Three Rate Differentials to Note

During this holiday period, participation is light and order-driven activity can push prices more than usual.  Investors should not let the noise and gyrations obscure the bigger picture.   We continue to place the divergence of monetary policy at the center of our narrative.     Barring a significant negative surprise from the labor market, we expect the Fed to hike rates again, with March as the most likely timeframe. 

We are cognizant that the recent US data has disappointed, and that the Atlanta Fed's GDPNow warns that the US economy is tracking 1.3% annualized growth in Q4.  A notable headwind that has emerged is weakness in residential investment.    This was the net result of last week's poor existing home sales report.  We suspect the weakness was exaggerated by a some rule changes and a recovery in likely December.    

On the other hand, the unusually warm winter weather throughout most of the country may also weigh on retail sales.  This may sound ironic.  After all,  some abnormally cold winters and a few winter storms were cited in the past as depressing retail sales.  Yet the opposite is not true.    The  warm weather does not bode well.  The unifying principle is that unusual weather distorts the seasonal adjustment, which is important in high frequency data. 

Some observers, frustrated with the lack of dollar gains since the Fed hiked rates, have turned bearish and the disappointing data would seem to play into their hands.  They argue that the divergence story is old and fully discounted.   

There are three interest rate differentials that are telling a different story.   We expect them to result in a stronger dollar.    

The first is the two-year spread between the US and Germany, which the euro tracks.  The US offered a premium of a little more than 75 bp a year ago.  It traded with a higher bias, but largely sideways until mid-October when it was just above 80 bp.  It rallied to almost 138 bp by early December and peaked the day before the ECB met.  It fell to about 122 bp on December 11.  It stands at 136 bp today.   The highest since the ECB meeting.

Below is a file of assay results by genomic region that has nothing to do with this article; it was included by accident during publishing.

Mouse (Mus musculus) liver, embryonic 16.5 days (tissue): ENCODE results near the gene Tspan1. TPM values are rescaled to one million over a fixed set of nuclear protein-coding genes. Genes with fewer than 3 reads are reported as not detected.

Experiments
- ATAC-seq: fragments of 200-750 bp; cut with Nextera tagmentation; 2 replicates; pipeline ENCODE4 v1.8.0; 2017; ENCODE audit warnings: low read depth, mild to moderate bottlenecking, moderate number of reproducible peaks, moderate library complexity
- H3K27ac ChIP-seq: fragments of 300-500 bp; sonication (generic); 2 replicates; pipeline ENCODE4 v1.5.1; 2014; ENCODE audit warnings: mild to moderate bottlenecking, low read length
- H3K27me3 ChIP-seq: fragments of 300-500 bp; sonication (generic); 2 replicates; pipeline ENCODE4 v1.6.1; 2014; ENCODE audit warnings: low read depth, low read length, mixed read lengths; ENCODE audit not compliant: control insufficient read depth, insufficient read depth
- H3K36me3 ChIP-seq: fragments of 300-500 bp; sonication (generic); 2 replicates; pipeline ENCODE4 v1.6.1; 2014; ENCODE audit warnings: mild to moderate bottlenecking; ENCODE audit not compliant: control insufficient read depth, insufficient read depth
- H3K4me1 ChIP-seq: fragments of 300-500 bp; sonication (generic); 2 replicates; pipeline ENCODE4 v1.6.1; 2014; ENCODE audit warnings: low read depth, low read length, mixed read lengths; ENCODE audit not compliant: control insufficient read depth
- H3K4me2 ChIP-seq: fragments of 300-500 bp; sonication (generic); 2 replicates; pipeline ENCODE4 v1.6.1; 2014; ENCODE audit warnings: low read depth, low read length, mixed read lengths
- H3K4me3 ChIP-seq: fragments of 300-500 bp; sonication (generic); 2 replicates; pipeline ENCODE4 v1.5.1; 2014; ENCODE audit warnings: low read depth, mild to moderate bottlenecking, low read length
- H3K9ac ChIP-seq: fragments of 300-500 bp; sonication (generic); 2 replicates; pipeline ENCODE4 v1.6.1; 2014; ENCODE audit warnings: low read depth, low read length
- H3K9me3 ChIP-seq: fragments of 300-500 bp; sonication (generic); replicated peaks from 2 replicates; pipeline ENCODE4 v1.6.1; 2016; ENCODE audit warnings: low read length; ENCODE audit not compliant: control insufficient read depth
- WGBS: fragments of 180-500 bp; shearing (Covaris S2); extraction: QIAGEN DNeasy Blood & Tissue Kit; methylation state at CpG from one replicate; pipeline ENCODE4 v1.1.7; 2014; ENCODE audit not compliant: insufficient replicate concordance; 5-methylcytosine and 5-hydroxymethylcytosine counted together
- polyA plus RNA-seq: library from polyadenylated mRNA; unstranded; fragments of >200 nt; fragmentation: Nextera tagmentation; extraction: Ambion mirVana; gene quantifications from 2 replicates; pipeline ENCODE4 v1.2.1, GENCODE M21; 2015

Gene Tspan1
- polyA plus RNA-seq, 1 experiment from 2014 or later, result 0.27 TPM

We look for it to rise toward the 2005-2006 peak near 175 bp in H1.  In 2000 when the euro was being sold to record lows, the US premium rose to around 220 bp.   We recognize that there is not a one-to-one correspondence between a certain premium and euro-dollar exchange rate, but trend in the same direction.  Over the past hundred sessions, for example, the dollar and the premium over Germany have moved in the same direction in 88 of the sessions. 

The second noteworthy spread development is between the US and UK.  The US two-year premium has widened to 40 bp over the UK.  This is the largest premium since 2006 when it approached 50 bp.  In early November it stood at less than 10 bp.   Since then, sterling has been the second worst performing major currency against the US dollar, losing 3.3%. 

When the Fed disappointed investors by not hiking rates in September, the US briefly traded at a discount to the UK.    On the other hand, when sterling traded above $2.00 in 2008, the UK offered more than 250 bp more than the US.    Over the past hundred sessions, sterling and the UK discount to the US have moved in the same direction in 73 sessions. 

The weakest major currency since not only early November, but for the year as a whole as been the Canadian dollar.  It has fallen 5.7% against the greenback since early last month and is off 16.3% year-to-date.  At the start of the year, the US offered almost 40 bp less than Canada on two-year paper, and now offers 53 bp more, which is a new multi-year extreme.  

The widening spread in the first part of the year reflected two Bank of Canada rate hikes.  The most widening began in mid-October, when the US premium was 2 bp.  The widening reflects the increase in US rates, as the Fed hike was anticipated, with more hikes expected in 2016.   At the same time, disappointing Canadian data has renewed speculation of another Bank of Canada rate cut.   

In 2004 and 2005, the US premium was nearly 100 bp.  This is where it appears headed again.  The US premium poked through 200 bp in 1997.    Over the past hundred sessions, the US dollar and the premium over Canada have moved in the same direction near 82 times

This review of three interest rate differentials should not be understood as a mono-causal explanation of currency movement.  The decline in oil prices may offer related and separate impact on the Canadian dollar, for example.  The prospect of a UK referendum for mid-2016 may also be a factor impacting UK assets.   Nevertheless, the interest rate channel is an important driver of currencies, and sometimes, for analytic purposes it may be useful to consider them independently of other drivers.  



Three Rate Differentials to Note Three Rate Differentials to Note Reviewed by Marc Chandler on December 28, 2015 Rating: 5
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